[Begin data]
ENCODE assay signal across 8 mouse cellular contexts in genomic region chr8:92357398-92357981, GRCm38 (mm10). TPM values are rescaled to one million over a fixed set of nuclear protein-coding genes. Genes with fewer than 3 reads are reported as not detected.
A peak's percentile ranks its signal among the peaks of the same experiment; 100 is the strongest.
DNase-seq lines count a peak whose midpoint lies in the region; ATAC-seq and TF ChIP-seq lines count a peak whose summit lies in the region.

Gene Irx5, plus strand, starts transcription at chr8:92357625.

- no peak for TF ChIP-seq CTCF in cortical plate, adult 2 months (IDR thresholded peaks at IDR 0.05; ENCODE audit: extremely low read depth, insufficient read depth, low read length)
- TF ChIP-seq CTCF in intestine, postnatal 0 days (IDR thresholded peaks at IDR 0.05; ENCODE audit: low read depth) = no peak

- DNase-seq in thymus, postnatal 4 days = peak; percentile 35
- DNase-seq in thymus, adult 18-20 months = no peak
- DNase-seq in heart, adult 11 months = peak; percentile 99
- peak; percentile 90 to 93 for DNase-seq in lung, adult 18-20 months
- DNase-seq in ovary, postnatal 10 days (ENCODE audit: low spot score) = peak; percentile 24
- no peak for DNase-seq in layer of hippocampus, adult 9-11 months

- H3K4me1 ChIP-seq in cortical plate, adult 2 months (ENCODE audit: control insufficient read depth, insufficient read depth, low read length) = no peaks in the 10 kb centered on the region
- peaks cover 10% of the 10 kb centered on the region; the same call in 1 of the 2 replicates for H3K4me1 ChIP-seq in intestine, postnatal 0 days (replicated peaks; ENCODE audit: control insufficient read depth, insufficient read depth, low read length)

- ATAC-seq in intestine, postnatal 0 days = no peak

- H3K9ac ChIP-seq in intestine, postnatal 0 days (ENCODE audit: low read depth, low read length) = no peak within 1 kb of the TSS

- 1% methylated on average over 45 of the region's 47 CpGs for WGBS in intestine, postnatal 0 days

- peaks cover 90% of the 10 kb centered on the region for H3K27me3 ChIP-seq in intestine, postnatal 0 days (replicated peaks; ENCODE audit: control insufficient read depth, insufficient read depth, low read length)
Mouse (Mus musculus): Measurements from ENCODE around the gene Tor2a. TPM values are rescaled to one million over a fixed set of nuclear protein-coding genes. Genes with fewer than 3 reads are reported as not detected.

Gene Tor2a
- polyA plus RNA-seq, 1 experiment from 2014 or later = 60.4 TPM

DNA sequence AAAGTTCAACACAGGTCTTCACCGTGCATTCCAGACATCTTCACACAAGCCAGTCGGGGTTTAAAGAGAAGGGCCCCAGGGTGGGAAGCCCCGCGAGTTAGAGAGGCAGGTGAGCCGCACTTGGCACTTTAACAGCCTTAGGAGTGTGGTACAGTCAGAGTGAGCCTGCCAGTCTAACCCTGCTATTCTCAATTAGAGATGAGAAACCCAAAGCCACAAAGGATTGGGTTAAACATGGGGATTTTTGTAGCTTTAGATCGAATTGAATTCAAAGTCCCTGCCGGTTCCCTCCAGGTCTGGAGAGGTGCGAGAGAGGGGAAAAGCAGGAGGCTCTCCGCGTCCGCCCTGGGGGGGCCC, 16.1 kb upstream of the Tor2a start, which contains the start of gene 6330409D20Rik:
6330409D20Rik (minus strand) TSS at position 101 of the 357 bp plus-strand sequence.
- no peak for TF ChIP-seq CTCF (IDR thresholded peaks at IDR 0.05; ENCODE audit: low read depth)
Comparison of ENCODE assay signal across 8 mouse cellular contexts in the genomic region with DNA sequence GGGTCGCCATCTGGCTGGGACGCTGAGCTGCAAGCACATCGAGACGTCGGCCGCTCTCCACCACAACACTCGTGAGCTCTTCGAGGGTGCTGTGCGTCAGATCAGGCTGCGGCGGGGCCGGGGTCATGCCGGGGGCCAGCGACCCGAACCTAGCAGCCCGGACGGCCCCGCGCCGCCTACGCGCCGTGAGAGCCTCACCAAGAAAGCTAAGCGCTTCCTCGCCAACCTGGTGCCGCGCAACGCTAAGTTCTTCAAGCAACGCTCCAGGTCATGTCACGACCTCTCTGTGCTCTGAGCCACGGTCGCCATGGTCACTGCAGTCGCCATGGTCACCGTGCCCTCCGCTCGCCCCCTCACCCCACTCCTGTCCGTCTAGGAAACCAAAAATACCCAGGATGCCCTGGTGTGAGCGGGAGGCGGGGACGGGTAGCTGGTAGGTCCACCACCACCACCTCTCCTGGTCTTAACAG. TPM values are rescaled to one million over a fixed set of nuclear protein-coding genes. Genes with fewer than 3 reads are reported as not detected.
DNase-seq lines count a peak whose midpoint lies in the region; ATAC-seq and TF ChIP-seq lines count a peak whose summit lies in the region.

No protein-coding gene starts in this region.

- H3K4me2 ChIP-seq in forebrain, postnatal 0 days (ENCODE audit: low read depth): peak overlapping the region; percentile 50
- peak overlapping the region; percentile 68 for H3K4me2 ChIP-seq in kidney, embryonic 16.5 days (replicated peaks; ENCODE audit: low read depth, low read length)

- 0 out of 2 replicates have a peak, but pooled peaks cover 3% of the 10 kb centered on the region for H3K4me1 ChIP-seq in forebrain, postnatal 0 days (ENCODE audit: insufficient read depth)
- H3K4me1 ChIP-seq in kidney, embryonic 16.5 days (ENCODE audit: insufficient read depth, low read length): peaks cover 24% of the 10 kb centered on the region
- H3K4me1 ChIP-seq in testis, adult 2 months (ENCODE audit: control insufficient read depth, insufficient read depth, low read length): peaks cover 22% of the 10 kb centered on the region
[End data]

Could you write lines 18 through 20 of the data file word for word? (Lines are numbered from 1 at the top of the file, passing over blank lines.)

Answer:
- peaks cover 90% of the 10 kb centered on the region for H3K27me3 ChIP-seq in intestine, postnatal 0 days (replicated peaks; ENCODE audit: control insufficient read depth, insufficient read depth, low read length)
Mouse (Mus musculus): Measurements from ENCODE around the gene Tor2a. TPM values are rescaled to one million over a fixed set of nuclear protein-coding genes. Genes with fewer than 3 reads are reported as not detected.

Gene Tor2a